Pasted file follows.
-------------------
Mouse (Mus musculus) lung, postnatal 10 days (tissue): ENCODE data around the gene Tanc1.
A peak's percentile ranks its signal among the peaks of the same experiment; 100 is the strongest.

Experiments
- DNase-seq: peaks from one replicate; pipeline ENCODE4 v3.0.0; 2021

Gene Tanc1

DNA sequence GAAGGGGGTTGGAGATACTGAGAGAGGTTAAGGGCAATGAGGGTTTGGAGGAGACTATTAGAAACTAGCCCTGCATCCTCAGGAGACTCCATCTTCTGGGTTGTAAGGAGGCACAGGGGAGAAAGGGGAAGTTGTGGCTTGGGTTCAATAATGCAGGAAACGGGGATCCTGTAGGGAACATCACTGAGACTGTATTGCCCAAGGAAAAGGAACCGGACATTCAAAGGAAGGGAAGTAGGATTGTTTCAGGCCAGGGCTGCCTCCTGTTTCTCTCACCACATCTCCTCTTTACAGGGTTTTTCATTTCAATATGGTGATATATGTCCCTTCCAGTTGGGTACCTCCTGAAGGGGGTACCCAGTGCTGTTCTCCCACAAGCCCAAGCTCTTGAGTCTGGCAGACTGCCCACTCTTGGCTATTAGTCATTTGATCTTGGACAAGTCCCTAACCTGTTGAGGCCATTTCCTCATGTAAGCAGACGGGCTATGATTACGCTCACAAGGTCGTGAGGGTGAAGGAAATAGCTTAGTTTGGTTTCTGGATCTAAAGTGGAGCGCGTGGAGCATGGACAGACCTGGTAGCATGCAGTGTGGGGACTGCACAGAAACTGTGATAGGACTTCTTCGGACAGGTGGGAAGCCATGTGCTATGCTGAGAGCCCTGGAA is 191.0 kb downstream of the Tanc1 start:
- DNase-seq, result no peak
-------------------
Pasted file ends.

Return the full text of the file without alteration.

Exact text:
Mouse (Mus musculus) lung, postnatal 10 days (tissue): ENCODE data around the gene Tanc1.
A peak's percentile ranks its signal among the peaks of the same experiment; 100 is the strongest.

Experiments
- DNase-seq: peaks from one replicate; pipeline ENCODE4 v3.0.0; 2021

Gene Tanc1

DNA sequence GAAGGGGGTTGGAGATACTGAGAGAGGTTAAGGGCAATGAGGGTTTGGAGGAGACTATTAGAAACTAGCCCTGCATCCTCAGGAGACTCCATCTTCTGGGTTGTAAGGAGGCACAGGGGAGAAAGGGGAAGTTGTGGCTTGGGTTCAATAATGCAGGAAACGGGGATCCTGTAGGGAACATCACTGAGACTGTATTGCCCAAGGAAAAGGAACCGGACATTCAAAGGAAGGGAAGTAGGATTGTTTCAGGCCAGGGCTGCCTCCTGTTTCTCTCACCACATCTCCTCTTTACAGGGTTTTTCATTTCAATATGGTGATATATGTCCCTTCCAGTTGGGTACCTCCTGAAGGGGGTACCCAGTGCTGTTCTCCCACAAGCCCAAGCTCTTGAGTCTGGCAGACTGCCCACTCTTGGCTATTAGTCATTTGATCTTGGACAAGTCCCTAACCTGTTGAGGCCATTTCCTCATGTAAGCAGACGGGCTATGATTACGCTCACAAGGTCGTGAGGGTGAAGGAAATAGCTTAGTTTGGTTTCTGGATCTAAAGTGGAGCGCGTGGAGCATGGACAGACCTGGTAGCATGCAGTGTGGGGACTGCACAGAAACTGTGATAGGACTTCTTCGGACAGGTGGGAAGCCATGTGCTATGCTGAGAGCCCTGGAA is 191.0 kb downstream of the Tanc1 start:
- DNase-seq, result no peak